Most people going through a divorce do not see their spouse in the best light. It’s not uncommon for some people to throw around the word “psychopath” label when referring to their estranged spouses. Your spouse might be incredibly challenging, but are they actually a psychopath?
A psychopath is a person incapable of empathy, remorse, or impulse control. While the media usually portrays psychopaths as ruthless serial killers, the majority of the people who exhibit psychopathic traits do so in more subtle ways. Psychopaths do not hesitate to exploit others to get what they want.
They tend to be extremely charming, while they may be secretly ruining the lives of the very people they are trying to charm. "Functional psychopaths," researcher Kevin Dutton explains, "use their detached, unflinching, and charismatic personalities to succeed in mainstream society."
Psychopaths make up about one percent of the general population. Three to 21 percent of CEOs are estimated to be psychopaths. At least 20 to 30 percent of the prison population is thought to be psychopathic (estimates of this vary greatly, though). Interestingly enough, psychopaths are more likely to be released or paroled from prison than non-psychopaths. A psychopath can convincingly appear innocent or reformed regardless of the scope of their crimes, but a psychopath is likely to commit another crime stemming from their psychopathy within a year of release from prison.
The psychopathy checklist developed by Robert Hare (and updated recently) is considered the gold standard for identifying psychopaths. Each item on the list is rated from zero to two (zero indicating no existence of the trait, one showing some evidence, and two high evidence). A score of over 30 indicates psychopathy. Though the original model dates back to the 1970s, forensic psychiatrists and psychologists use an updated version regularly. Hare, who maintained a psychopathy research lab at the University of British Columbia for many years, has made many interesting discoveries, identifying many professions and positions that commonly attract psychopaths.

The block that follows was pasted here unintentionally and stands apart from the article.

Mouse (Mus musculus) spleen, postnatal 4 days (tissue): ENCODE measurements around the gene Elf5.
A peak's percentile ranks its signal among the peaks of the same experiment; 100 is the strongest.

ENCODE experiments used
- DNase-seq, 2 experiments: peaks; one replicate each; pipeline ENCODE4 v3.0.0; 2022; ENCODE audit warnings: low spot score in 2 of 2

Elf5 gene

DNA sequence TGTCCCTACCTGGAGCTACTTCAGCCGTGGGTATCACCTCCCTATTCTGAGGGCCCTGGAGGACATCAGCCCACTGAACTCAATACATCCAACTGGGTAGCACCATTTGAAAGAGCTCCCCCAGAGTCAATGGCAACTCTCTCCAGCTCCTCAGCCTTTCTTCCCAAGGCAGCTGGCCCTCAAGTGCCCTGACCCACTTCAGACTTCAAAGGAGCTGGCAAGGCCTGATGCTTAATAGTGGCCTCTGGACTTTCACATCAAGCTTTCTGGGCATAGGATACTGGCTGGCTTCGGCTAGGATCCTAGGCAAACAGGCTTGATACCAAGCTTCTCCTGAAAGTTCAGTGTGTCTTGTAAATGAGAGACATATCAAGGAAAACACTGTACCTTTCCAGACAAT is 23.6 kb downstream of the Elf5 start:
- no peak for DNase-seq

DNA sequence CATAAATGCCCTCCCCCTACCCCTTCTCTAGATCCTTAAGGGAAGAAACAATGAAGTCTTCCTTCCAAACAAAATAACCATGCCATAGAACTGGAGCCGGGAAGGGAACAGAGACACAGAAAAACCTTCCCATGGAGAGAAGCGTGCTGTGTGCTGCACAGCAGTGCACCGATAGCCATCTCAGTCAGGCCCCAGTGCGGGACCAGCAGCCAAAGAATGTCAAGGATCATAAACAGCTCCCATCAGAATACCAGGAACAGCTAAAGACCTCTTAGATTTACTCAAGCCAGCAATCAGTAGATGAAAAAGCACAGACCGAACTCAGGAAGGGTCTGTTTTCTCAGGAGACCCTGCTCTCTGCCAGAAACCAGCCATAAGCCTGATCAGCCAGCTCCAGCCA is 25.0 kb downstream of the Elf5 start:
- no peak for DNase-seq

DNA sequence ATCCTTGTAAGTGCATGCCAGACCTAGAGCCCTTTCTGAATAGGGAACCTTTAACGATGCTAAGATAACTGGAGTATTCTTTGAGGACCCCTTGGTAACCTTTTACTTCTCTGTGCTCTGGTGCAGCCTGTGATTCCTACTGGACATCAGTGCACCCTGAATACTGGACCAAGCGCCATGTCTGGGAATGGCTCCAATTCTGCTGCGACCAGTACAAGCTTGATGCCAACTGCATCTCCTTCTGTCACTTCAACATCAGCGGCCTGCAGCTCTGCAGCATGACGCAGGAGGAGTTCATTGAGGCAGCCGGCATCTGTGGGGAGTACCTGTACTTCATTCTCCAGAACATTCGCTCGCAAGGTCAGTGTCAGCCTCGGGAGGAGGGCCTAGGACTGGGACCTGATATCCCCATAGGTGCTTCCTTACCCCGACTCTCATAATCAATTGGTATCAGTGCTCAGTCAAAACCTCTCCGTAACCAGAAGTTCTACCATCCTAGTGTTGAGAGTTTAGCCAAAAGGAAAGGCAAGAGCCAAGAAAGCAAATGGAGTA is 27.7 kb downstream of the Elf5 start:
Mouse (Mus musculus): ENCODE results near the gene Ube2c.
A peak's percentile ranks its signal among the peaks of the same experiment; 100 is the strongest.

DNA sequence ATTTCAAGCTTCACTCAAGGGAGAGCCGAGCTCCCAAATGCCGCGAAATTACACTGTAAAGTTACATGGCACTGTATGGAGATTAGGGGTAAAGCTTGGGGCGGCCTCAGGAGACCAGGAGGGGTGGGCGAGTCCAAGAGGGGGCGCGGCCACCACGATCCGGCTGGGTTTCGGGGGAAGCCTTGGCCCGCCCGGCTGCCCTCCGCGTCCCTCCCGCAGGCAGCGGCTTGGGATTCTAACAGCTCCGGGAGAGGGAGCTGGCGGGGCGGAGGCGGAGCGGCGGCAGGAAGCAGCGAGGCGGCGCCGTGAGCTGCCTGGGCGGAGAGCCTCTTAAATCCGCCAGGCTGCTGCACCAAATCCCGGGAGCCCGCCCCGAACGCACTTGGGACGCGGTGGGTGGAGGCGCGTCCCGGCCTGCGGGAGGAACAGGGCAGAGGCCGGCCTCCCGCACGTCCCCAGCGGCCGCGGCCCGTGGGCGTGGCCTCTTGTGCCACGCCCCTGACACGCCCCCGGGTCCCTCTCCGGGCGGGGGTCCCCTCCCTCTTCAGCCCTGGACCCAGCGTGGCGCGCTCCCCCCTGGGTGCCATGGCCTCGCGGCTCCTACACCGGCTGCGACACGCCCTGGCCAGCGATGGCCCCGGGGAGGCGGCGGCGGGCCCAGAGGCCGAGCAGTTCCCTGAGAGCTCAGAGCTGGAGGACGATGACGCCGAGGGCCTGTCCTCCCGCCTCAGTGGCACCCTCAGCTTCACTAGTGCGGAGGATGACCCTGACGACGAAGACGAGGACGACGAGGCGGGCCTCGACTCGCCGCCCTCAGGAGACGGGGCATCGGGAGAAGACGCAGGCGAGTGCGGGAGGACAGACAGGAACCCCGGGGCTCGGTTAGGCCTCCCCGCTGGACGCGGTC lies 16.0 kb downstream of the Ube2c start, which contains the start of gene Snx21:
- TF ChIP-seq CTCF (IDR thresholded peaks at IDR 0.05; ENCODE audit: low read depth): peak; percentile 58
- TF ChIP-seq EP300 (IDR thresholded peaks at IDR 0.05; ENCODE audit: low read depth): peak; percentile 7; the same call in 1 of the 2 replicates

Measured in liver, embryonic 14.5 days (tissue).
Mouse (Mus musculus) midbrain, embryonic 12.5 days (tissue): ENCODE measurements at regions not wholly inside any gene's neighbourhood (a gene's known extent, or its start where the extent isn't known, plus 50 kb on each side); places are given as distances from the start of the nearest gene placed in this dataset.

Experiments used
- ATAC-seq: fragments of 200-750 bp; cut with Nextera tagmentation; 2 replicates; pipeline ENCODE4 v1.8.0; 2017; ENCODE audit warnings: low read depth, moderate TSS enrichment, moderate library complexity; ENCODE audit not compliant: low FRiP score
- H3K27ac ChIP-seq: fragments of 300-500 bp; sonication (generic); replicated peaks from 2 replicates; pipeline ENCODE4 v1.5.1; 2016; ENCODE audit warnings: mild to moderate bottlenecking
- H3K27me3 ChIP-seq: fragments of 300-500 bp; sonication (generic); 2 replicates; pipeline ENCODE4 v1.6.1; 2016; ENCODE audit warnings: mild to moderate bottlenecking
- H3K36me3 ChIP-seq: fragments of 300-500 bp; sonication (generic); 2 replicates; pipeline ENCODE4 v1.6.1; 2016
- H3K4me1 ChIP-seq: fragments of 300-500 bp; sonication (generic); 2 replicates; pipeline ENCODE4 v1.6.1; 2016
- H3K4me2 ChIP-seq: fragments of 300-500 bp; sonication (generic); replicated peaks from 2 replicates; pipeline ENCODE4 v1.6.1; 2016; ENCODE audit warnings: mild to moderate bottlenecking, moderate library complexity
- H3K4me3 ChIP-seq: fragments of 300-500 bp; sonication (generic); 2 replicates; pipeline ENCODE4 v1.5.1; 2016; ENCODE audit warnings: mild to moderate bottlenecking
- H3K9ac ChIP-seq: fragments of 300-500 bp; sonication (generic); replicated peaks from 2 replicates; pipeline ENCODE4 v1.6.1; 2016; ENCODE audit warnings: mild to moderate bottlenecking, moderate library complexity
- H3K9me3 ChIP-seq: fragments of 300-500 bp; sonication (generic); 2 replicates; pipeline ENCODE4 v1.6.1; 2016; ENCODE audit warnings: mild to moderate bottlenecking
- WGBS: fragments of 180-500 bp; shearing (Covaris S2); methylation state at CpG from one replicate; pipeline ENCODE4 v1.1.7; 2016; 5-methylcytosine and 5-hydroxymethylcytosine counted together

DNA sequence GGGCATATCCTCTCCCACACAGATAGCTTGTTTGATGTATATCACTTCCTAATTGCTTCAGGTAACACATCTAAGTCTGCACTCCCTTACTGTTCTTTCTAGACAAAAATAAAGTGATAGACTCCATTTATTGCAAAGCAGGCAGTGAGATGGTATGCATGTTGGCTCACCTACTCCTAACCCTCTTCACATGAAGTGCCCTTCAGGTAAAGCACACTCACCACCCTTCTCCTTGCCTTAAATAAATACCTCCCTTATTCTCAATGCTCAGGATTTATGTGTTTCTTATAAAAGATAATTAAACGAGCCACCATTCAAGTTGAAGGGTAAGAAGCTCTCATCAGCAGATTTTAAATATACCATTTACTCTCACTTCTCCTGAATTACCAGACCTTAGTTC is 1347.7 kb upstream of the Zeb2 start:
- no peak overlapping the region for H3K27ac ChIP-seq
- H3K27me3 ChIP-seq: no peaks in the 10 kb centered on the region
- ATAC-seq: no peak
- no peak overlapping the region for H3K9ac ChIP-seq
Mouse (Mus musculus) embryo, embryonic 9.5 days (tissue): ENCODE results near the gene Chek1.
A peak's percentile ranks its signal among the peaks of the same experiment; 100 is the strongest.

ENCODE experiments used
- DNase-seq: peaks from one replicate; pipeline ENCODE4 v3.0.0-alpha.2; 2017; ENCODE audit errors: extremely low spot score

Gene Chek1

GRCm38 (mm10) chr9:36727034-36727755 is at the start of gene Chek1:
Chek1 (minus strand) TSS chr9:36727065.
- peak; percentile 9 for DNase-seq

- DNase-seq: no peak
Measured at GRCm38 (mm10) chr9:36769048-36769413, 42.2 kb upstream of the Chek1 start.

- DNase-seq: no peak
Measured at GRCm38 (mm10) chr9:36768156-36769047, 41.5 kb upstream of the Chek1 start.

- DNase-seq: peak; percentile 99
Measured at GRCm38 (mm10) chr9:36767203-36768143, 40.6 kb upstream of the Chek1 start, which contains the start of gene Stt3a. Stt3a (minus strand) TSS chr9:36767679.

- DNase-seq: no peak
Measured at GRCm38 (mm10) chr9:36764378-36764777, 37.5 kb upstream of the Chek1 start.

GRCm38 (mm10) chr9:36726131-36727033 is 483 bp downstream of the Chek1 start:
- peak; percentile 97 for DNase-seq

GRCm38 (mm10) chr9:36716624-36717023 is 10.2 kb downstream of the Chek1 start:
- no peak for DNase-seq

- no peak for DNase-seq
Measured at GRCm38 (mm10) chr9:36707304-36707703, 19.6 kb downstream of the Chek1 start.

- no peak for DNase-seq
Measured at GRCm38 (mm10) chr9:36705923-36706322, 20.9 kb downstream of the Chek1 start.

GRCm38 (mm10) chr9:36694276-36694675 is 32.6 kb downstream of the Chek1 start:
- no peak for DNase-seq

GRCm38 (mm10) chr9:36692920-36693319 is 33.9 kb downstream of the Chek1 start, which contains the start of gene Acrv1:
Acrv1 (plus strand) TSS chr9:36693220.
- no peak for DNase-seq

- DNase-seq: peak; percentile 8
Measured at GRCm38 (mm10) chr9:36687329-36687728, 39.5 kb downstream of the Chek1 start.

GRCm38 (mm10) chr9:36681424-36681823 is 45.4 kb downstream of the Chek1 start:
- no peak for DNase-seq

If you’re married to a woman, it’s less likely you’re married to a psychopath than if you are married to a man. Statistics have consistently shown that there are more male than female psychopaths, but that doesn’t mean there can’t be female psychopaths (such as Aileen Wuornos).
While some psychopaths are easy to identify, others can maintain a facade of normalcy for many years. Meanwhile, they can slowly ruin their spouse’s life in a myriad of subtle ways. In some cases, they will only show their true self when they are alone with their prey, making it difficult for victims to persuade others that something is amiss.
18 Signs that Your Spouse May Be a Psychopath
No sane person would willingly marry a psychopath. These toxic individuals usually wait until after marriage to reveal themselves.
The term psychopath, however, should not be used lightly. A spouse who cheats, lies, or abuses their spouse is not necessarily a psychopath. This detailed checklist may help you identify some of the most common traits of a psychopathic spouse. Although only a medical professional can diagnose psychopathy, identifying the traits can be helpful, especially if you are going through a complicated divorce.
Look for these traits:
- Early Behavior Problems Most psychopaths had a complicated childhood and/or adolescence. The more severe the childhood abuse or trauma was, the higher the incidence of psychopathy as an adult.
- Juvenile Delinquency Many psychopaths had legal problems as teens in which they exploited others, acted aggressively, antagonized others, and behaved ruthlessly without caring about consequences.
- Shallow Affect A psychopath does not carry any depth of feeling. They normally tend to be very cold and uninterested in others. This true identity is often hidden behind the façade they put up for the world.
- Grandiose Opinion of Self Psychopaths tend to talk about themselves in a grandiose way. If your spouse appears overly focused on their own accomplishments, this could indicate they have psychopathic traits. Grandiosity is often measured using the Grandiose Narcissism Scale.
- Lack of Empathy No matter how many times you explain to your psychopathic spouse how they hurt you, this will not trigger any feelings of remorse. Whatever and whoever they may have destroyed, psychopaths cannot empathize with other people’s feelings.
- Glibness and Charm Psychopaths can fool many people with their outward slickness. Psychopathy serial killer John Wayne Gacy was well-known and respected in his community because he had this trait. Ted Bundy was very known to be very charming.